A problem they faced was with Diaz’s research. He observed that children who used more private speech did worse on the tasks set before them than those who did not use private speech. He came up with some explanations for this. He looked at Vygotsky’s zone of proximal development (a range of various kinds of support and assistance provided by an expert who helps children to carry out activities they currently cannot complete but will later be able to accomplish independently). After looking at this he concluded, that perhaps the tasks typically given in the laboratory were not suitable for evoking private speech in all children. Some children may have been so familiar with solving puzzles and matching pictures that the cognitive operations they needed to succeed were already automatic. Other children may have found these tasks so difficult that they could not master them without help (81).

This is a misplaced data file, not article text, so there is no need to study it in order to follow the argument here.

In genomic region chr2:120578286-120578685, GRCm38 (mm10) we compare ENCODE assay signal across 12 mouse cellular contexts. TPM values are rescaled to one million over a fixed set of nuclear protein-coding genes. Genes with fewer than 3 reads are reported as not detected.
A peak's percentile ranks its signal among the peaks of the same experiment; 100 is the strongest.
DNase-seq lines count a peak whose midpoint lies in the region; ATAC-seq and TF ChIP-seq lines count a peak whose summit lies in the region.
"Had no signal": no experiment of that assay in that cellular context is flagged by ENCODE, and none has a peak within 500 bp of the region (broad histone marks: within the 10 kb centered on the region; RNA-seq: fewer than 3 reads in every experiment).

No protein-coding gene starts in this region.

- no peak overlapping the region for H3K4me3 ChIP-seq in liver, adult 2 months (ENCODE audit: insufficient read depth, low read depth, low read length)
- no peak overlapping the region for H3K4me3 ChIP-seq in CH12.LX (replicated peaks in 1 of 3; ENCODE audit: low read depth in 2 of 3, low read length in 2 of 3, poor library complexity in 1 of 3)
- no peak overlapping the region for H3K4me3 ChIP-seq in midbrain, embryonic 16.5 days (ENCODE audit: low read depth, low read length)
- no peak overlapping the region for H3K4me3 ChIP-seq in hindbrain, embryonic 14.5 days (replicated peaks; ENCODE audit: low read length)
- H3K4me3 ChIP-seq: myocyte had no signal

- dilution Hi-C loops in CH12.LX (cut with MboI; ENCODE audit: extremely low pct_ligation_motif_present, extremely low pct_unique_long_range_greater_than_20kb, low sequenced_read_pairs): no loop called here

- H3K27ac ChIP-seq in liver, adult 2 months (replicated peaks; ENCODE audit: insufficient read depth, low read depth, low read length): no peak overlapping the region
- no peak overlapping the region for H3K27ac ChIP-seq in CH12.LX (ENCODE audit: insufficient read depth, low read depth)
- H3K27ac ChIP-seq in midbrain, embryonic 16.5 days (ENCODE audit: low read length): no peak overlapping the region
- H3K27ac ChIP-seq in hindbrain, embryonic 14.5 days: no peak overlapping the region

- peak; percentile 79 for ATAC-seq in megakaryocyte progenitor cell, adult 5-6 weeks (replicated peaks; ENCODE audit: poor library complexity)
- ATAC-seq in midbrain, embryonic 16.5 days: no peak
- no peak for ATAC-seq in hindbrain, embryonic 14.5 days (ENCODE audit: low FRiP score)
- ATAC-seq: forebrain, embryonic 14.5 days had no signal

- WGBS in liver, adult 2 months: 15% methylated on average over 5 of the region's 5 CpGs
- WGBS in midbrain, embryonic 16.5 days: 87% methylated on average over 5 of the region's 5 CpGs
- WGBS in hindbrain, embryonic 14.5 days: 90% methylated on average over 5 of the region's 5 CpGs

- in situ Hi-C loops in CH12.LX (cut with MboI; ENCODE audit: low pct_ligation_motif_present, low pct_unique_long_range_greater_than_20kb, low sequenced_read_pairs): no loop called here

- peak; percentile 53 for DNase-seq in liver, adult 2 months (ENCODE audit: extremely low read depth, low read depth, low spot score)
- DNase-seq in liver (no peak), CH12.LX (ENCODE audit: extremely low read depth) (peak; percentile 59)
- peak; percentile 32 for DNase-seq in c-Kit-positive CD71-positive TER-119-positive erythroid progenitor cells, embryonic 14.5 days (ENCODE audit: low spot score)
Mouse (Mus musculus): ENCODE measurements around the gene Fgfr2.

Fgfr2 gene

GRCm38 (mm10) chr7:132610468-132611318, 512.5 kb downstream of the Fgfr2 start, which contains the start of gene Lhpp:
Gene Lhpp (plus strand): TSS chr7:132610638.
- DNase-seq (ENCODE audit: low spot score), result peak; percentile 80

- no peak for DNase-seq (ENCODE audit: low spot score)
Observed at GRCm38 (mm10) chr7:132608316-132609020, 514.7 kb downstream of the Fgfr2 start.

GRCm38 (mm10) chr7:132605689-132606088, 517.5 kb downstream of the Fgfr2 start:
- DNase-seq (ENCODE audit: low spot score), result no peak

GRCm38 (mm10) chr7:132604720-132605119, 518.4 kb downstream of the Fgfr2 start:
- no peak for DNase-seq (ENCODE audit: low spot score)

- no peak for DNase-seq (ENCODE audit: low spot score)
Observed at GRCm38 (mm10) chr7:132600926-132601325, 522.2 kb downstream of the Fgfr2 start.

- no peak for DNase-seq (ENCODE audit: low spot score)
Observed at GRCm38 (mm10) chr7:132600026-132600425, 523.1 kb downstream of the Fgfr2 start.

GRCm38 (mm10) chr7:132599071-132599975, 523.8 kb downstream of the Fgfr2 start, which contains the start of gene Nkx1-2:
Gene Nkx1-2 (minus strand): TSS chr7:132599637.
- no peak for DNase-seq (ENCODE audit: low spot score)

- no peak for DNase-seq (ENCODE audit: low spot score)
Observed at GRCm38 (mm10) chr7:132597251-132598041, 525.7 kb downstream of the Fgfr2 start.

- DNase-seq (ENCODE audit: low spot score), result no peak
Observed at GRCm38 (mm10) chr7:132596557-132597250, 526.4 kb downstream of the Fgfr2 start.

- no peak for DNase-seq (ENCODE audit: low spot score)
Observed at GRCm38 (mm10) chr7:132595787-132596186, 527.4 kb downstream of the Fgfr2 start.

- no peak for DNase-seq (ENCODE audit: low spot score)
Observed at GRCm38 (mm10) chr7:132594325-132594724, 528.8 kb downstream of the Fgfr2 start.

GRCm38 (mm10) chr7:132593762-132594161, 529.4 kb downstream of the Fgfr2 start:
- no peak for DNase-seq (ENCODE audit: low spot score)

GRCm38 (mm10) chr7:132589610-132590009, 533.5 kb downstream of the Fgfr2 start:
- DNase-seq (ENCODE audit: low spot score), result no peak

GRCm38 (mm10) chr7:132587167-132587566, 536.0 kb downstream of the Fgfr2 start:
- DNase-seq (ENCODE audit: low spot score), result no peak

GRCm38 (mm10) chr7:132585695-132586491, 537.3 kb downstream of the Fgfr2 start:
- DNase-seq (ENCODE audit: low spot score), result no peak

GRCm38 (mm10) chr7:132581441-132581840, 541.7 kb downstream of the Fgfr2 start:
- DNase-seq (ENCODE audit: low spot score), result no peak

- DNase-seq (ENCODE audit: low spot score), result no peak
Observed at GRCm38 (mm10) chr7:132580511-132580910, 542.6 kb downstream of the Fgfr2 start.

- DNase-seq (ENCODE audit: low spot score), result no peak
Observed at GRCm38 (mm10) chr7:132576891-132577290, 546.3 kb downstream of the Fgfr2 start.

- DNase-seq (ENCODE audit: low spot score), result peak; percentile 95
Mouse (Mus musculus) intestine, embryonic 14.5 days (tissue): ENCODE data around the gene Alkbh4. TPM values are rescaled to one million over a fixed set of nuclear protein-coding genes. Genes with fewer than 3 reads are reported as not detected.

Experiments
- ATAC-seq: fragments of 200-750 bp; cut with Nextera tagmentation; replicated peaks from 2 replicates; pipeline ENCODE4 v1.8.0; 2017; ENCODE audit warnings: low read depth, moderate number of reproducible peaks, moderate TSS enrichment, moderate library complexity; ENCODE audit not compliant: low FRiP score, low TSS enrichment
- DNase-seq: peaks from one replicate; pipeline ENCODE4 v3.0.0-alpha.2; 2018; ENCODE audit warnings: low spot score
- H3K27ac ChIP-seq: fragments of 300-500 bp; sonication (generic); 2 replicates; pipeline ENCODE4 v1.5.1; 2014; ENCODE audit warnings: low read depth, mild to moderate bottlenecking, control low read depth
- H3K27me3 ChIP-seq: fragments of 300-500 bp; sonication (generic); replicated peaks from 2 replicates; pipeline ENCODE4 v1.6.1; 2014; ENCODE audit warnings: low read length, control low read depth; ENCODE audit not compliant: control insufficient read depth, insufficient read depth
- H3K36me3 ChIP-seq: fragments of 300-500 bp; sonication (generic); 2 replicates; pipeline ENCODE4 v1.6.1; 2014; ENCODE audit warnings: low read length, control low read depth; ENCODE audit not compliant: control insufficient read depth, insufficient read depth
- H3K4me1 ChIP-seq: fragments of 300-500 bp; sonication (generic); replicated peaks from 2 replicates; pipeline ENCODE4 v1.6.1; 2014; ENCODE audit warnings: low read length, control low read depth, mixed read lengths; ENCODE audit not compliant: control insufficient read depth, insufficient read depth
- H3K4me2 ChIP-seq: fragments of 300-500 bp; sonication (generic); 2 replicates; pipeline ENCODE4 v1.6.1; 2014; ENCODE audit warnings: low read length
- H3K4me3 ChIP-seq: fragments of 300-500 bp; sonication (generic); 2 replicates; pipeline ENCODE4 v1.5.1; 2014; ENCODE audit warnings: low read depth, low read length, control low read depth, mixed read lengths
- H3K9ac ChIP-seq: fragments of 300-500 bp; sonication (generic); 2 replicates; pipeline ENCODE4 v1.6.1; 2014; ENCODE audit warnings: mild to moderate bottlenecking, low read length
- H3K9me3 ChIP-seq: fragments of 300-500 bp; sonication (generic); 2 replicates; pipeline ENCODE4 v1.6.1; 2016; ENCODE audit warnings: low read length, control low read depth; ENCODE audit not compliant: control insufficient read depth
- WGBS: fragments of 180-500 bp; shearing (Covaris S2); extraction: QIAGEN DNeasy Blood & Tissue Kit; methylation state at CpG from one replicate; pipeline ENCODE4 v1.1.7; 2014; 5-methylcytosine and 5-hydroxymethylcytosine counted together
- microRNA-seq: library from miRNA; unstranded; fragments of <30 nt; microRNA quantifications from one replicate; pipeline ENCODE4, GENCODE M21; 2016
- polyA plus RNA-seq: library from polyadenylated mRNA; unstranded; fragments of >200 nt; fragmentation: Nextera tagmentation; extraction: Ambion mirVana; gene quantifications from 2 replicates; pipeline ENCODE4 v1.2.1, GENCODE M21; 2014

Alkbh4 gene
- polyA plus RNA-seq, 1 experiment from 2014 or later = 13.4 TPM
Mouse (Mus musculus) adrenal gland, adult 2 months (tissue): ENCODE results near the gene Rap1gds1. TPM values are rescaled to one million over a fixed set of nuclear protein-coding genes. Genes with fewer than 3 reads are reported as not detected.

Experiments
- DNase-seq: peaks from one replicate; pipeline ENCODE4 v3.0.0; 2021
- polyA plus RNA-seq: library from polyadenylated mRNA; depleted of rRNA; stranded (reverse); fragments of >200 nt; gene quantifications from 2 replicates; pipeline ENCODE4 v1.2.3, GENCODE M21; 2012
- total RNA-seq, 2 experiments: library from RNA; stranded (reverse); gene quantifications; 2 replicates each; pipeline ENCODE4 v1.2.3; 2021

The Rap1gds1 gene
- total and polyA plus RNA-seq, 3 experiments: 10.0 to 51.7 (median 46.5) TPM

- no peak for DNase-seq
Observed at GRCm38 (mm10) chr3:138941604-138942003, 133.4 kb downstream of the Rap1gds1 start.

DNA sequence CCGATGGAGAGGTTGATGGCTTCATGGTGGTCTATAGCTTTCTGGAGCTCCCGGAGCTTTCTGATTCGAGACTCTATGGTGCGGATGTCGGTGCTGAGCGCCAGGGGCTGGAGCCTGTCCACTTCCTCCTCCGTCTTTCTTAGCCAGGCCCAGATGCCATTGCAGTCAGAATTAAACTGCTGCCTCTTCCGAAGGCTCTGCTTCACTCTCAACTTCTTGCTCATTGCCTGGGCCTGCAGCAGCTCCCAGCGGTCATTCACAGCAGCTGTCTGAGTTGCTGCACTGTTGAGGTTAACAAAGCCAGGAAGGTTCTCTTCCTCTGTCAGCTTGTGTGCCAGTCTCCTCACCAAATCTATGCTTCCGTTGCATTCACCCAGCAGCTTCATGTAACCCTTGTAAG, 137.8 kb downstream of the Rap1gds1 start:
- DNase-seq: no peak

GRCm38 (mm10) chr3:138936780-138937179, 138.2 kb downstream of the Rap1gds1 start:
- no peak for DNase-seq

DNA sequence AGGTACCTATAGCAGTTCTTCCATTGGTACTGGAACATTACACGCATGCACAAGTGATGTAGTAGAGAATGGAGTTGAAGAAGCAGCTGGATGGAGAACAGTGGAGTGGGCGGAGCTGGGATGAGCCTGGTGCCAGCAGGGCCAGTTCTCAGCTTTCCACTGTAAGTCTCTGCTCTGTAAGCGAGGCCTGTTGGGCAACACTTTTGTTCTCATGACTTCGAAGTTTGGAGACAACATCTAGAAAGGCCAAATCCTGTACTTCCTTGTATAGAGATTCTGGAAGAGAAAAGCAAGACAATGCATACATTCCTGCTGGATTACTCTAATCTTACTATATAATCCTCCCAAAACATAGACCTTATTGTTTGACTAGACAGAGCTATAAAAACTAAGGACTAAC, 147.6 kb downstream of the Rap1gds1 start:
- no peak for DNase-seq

Diaz sees that private speech would not help in this case. Next Berk went into a laboratory school at Illinois State University. She and her team observed 75 1st through 3rd graders as they worked alone at their desks. Every child that they observed talked to themselves on an average of 60% of the time (Berk 81). Her team also found that students who made many self-guiding comments out loud or quietly did better at second-grade math. They found Vygotsky’s hypothesis to be true, that self-guiding comments help children direct their actions. Berk and her team also found that students who did use private speech were less fidgety in class, and were more attentive.

Berk also looked at children who had learning disorders. She found that “these children follow the same course of development as do their unaffected age mates, but impairment in their cognitive processing and ability to pay attention made academic tasks more difficult for them” (82).